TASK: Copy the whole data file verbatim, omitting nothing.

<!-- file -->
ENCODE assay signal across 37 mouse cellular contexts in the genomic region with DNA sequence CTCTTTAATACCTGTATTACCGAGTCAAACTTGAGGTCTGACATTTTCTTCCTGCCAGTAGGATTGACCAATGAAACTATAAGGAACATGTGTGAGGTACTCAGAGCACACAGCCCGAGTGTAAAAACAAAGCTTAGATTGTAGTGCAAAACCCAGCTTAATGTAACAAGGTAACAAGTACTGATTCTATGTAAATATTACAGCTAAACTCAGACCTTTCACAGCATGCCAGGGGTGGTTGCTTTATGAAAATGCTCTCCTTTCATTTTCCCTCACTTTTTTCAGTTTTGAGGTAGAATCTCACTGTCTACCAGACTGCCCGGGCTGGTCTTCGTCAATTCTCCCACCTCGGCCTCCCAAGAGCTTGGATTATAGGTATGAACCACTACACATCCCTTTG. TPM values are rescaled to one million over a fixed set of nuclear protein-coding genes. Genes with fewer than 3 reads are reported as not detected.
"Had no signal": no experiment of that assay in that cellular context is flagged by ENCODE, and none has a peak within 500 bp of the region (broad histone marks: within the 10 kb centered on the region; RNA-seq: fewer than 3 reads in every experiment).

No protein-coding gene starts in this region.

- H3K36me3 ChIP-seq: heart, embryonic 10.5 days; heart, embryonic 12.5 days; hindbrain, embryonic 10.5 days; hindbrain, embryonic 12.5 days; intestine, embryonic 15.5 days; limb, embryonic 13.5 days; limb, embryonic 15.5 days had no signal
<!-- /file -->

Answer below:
ENCODE assay signal across 37 mouse cellular contexts in the genomic region with DNA sequence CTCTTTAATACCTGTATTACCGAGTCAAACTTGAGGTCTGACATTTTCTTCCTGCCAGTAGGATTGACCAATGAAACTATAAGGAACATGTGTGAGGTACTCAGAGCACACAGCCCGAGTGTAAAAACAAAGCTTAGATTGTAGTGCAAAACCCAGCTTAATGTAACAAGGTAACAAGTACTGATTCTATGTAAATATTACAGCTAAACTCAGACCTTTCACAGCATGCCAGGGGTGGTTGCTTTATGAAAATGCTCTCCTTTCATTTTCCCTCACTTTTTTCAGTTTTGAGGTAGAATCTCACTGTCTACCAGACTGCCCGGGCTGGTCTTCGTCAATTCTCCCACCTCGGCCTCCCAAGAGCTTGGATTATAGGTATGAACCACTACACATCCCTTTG. TPM values are rescaled to one million over a fixed set of nuclear protein-coding genes. Genes with fewer than 3 reads are reported as not detected.
"Had no signal": no experiment of that assay in that cellular context is flagged by ENCODE, and none has a peak within 500 bp of the region (broad histone marks: within the 10 kb centered on the region; RNA-seq: fewer than 3 reads in every experiment).

No protein-coding gene starts in this region.

- H3K36me3 ChIP-seq: heart, embryonic 10.5 days; heart, embryonic 12.5 days; hindbrain, embryonic 10.5 days; hindbrain, embryonic 12.5 days; intestine, embryonic 15.5 days; limb, embryonic 13.5 days; limb, embryonic 15.5 days had no signal